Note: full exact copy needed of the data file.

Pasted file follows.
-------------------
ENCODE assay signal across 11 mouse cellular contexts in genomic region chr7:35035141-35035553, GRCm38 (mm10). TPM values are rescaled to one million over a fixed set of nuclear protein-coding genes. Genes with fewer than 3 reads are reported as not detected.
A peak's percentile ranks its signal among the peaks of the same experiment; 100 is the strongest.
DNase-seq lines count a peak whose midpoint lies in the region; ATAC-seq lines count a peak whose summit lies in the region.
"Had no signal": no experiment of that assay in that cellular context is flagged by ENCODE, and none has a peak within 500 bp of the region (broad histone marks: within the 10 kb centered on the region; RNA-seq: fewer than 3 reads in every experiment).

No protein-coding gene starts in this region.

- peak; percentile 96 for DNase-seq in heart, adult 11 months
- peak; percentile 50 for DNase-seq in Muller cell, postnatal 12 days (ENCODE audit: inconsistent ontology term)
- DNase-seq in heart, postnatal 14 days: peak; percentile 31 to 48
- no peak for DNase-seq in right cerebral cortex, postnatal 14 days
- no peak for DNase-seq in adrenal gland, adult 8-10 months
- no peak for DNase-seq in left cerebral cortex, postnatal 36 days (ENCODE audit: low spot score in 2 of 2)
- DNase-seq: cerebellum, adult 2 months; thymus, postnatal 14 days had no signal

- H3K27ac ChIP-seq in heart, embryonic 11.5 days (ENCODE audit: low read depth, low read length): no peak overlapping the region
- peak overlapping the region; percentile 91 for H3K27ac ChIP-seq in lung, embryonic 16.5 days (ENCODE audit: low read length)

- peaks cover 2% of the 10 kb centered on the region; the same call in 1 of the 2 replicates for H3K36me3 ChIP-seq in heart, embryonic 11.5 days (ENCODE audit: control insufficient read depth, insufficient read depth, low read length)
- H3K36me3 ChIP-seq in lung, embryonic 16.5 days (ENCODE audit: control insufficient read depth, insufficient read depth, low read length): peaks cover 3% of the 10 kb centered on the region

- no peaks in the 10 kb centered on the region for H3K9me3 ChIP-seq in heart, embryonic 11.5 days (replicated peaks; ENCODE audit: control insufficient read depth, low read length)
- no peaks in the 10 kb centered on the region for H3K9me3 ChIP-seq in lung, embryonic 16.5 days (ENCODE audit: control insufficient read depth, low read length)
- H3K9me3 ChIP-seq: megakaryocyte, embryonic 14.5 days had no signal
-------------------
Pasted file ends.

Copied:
ENCODE assay signal across 11 mouse cellular contexts in genomic region chr7:35035141-35035553, GRCm38 (mm10). TPM values are rescaled to one million over a fixed set of nuclear protein-coding genes. Genes with fewer than 3 reads are reported as not detected.
A peak's percentile ranks its signal among the peaks of the same experiment; 100 is the strongest.
DNase-seq lines count a peak whose midpoint lies in the region; ATAC-seq lines count a peak whose summit lies in the region.
"Had no signal": no experiment of that assay in that cellular context is flagged by ENCODE, and none has a peak within 500 bp of the region (broad histone marks: within the 10 kb centered on the region; RNA-seq: fewer than 3 reads in every experiment).

No protein-coding gene starts in this region.

- peak; percentile 96 for DNase-seq in heart, adult 11 months
- peak; percentile 50 for DNase-seq in Muller cell, postnatal 12 days (ENCODE audit: inconsistent ontology term)
- DNase-seq in heart, postnatal 14 days: peak; percentile 31 to 48
- no peak for DNase-seq in right cerebral cortex, postnatal 14 days
- no peak for DNase-seq in adrenal gland, adult 8-10 months
- no peak for DNase-seq in left cerebral cortex, postnatal 36 days (ENCODE audit: low spot score in 2 of 2)
- DNase-seq: cerebellum, adult 2 months; thymus, postnatal 14 days had no signal

- H3K27ac ChIP-seq in heart, embryonic 11.5 days (ENCODE audit: low read depth, low read length): no peak overlapping the region
- peak overlapping the region; percentile 91 for H3K27ac ChIP-seq in lung, embryonic 16.5 days (ENCODE audit: low read length)

- peaks cover 2% of the 10 kb centered on the region; the same call in 1 of the 2 replicates for H3K36me3 ChIP-seq in heart, embryonic 11.5 days (ENCODE audit: control insufficient read depth, insufficient read depth, low read length)
- H3K36me3 ChIP-seq in lung, embryonic 16.5 days (ENCODE audit: control insufficient read depth, insufficient read depth, low read length): peaks cover 3% of the 10 kb centered on the region

- no peaks in the 10 kb centered on the region for H3K9me3 ChIP-seq in heart, embryonic 11.5 days (replicated peaks; ENCODE audit: control insufficient read depth, low read length)
- no peaks in the 10 kb centered on the region for H3K9me3 ChIP-seq in lung, embryonic 16.5 days (ENCODE audit: control insufficient read depth, low read length)
- H3K9me3 ChIP-seq: megakaryocyte, embryonic 14.5 days had no signal